This law stands right in the way of the subaltern who wants to be a General before he has smelt powder; and it stands (and should stand) in everybody's way who applies for pay or position before he has served his apprenticeship and proved himself. Your sister's course is perfectly plain. Let her enclose this letter to Maj. J. B. Pond, and offer to lecture a year for $10 a week and her expenses, the contract to be annullable by him at any time, after a month's notice, but not annullable by her at all. The second year, he to have her services, if he wants them, at a trifle under the best price offered her by anybody else.

She can learn her trade in those two years, and then be entitled to remuneration--but she can not learn it in any less time than that, unless she is a human miracle.

Try it, and do not be afraid. It is the fair and right thing. If she wins, she will win squarely and righteously, and never have to blush. Truly yours, S. L. CLEMENS.

Howells wrote, in February, offering to get a publisher to take the Library of Humor off Mark Twain's hands. Howells had been paid twenty-six hundred dollars for the work on it, and his conscience hurt him when he reflected that the book might never be used. In this letter he also refers to one of the disastrous inventions in which Clemens had invested--a method of casting brass dies for stamping book-covers and wall-paper. Howells's purpose was to introduce something of the matter into his next story. Mark Twain's reply gives us a light on this particular invention.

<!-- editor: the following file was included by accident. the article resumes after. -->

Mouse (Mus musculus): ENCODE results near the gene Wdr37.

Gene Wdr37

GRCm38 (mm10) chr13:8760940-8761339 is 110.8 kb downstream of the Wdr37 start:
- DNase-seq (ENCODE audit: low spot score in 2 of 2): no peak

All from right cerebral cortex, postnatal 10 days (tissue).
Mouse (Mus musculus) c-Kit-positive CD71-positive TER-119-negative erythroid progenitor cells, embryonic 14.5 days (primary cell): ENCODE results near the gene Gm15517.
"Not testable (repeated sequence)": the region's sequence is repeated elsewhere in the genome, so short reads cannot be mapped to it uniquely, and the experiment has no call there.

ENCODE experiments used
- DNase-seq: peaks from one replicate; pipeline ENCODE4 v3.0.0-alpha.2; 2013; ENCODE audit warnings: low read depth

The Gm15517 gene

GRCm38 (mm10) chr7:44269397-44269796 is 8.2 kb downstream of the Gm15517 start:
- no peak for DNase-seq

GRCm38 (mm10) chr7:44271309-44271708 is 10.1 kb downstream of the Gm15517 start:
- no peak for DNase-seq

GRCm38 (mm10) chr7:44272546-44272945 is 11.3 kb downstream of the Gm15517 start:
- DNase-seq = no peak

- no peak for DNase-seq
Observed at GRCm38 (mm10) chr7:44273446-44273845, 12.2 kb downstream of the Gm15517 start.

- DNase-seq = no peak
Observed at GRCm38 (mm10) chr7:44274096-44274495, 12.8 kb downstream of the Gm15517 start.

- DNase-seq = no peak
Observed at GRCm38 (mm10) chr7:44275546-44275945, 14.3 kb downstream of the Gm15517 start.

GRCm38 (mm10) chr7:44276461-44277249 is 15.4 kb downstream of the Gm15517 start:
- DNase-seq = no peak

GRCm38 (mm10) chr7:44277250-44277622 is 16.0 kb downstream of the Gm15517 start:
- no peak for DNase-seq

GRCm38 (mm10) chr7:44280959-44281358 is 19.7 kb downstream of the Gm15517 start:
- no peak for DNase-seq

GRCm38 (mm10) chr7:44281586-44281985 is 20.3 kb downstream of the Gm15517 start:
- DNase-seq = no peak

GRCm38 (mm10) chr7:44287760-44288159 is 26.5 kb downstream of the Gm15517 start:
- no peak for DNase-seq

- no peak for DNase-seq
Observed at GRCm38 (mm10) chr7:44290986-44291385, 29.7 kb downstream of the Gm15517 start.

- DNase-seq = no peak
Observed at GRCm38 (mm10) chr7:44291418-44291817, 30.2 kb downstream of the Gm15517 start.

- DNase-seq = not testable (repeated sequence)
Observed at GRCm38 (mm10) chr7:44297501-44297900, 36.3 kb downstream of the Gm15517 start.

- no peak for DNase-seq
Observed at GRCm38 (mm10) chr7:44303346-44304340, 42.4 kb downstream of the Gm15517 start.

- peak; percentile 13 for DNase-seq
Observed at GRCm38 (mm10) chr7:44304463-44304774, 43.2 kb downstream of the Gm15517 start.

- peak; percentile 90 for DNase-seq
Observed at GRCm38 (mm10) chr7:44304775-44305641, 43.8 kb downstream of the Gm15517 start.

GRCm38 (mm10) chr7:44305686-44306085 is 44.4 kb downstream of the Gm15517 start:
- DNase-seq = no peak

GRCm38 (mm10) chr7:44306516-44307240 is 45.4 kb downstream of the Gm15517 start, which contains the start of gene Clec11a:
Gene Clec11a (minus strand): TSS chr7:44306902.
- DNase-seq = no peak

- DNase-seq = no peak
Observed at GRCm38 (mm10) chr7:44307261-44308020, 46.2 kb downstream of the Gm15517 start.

HARTFORD, Feb. 15, '87. DEAR HOWELLS,--I was in New York five days ago, and Webster mentioned the Library, and proposed to publish it a year or a year and half hence. I have written him your proposition to-day. (The Library is part of the property of the C. L. W. & Co. firm.)

I don't remember what that technical phrase was, but I think you will find it in any Cyclopedia under the head of "Brass." The thing I best remember is, that the self-styled "inventor" had a very ingenious way of keeping me from seeing him apply his invention: the first appointment was spoiled by his burning down the man's shop in which it was to be done, the night before; the second was spoiled by his burning down his own shop the night before. He unquestionably did both of these things. He really had no invention; the whole project was a blackmailing swindle, and cost me several thousand dollars.

The slip you sent me from the May "Study" has delighted Mrs. Clemens and me to the marrow. To think that thing might be possible to many; but to be brave enough to say it is possible to you only, I certainly believe. The longer I live the clearer I perceive how unmatchable, how unapproachable, a compliment one pays when he says of a man "he has the courage (to utter) his convictions." Haven't you had reviewers talk Alps to you, and then print potato hills?

I haven't as good an opinion of my work as you hold of it, but I've always done what I could to secure and enlarge my good opinion of it. I've always said to myself, "Everybody reads it and that's something--it surely isn't pernicious, or the most acceptable people would get pretty tired of it." And when a critic said by implication that it wasn't high and fine, through the remark "High and fine literature is wine" I retorted (confidentially, to myself,) "yes, high and fine literature is wine, and mine is only water; but everybody likes water."

You didn't tell me to return that proof-slip, so I have pasted it into my private scrap-book. None will see it there. With a thousand thanks. Ys Ever MARK.

Our next letter is an unmailed answer, but it does not belong with the others, having been withheld for reasons of quite a different sort. Jeanette Gilder, then of the Critic, was one of Mark Twain's valued friends.

Mark Twain
Classic Literature Library

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